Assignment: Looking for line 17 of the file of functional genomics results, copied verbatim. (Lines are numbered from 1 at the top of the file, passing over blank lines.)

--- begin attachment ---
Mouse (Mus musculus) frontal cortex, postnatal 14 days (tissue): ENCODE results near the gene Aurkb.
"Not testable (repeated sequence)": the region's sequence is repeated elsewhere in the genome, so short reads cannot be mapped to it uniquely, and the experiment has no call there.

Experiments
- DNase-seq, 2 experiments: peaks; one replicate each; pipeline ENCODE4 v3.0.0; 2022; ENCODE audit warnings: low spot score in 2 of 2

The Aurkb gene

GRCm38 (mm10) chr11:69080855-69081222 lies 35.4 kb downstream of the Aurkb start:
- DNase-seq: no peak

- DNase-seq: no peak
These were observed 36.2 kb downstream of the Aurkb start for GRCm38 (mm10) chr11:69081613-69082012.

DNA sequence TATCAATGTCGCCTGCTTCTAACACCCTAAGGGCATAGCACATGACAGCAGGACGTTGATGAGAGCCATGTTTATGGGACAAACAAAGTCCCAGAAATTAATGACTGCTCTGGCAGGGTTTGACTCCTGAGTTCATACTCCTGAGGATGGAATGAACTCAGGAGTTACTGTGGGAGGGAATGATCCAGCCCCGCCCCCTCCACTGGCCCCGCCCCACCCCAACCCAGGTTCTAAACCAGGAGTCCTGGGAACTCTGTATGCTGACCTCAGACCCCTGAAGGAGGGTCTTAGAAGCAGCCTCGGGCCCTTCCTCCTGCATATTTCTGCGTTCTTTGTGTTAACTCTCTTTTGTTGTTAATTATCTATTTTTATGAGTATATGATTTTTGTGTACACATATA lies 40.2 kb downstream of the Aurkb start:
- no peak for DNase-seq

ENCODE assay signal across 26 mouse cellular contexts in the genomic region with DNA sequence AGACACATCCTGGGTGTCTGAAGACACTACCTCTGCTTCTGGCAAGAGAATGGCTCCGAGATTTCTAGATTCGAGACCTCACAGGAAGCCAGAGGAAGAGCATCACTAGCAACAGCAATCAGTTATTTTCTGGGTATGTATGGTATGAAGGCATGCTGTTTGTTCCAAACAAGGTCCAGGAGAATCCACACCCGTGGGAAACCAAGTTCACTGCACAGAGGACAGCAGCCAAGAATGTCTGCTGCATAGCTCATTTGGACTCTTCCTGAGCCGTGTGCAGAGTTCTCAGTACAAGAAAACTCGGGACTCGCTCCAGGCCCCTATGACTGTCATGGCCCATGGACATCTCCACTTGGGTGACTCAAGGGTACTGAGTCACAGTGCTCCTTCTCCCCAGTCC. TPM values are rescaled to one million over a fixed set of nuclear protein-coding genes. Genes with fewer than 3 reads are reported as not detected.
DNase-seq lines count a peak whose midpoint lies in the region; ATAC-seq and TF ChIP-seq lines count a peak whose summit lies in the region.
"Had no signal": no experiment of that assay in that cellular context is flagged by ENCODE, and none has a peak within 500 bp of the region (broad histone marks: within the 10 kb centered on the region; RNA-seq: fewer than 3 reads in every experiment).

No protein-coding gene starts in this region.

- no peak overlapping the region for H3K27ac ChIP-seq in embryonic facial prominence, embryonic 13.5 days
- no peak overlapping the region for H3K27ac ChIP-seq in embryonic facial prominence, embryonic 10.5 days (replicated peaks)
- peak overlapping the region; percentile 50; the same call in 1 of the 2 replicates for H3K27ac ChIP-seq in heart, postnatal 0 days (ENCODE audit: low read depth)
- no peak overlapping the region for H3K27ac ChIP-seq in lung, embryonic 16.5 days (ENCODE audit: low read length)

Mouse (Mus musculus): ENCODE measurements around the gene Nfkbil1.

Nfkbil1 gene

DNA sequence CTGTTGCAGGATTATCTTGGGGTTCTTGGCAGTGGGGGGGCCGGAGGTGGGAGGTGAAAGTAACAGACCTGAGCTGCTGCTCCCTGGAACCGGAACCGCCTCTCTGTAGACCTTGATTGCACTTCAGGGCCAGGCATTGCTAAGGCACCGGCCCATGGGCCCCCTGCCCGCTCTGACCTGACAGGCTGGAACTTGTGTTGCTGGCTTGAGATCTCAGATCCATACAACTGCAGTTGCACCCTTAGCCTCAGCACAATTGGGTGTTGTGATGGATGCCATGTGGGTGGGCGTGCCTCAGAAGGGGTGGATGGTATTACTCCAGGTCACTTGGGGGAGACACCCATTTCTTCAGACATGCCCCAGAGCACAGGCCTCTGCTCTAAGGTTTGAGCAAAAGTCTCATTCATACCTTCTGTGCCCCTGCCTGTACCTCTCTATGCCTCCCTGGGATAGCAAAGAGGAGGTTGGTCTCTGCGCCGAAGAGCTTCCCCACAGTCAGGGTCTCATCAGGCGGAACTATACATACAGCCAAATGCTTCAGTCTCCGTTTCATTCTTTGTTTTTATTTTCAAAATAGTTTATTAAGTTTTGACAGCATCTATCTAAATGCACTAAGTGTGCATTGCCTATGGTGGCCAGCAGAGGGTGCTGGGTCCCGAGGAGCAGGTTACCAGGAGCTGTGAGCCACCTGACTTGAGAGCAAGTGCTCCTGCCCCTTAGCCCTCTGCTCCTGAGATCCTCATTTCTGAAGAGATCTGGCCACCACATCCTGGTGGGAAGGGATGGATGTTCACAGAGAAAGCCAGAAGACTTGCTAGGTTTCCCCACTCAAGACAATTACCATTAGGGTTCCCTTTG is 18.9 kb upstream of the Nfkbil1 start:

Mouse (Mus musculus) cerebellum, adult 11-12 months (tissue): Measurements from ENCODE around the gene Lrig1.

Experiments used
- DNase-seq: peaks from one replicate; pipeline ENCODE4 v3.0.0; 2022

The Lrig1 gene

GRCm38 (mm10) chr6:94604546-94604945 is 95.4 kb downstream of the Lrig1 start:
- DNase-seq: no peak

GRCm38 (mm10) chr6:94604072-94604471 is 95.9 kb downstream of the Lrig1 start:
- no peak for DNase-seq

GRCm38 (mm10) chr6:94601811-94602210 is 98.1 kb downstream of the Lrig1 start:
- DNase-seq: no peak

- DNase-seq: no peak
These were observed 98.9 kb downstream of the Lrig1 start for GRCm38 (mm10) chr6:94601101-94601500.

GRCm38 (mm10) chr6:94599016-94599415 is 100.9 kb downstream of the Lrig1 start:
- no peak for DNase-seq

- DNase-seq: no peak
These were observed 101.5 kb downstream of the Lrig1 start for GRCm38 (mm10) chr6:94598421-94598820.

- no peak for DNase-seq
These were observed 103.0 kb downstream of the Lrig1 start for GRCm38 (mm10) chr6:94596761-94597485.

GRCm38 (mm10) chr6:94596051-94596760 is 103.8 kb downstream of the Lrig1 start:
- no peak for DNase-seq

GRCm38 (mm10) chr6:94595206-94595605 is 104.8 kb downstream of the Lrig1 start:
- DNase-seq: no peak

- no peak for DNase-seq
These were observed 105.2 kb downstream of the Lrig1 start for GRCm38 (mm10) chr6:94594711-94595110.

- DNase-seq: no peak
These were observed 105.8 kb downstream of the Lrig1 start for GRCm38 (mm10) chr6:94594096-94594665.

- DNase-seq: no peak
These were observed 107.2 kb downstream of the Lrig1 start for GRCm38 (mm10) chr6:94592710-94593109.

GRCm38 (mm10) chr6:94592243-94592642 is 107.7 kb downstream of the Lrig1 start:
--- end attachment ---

- no peak overlapping the region for H3K27ac ChIP-seq in embryonic facial prominence, embryonic 10.5 days (replicated peaks)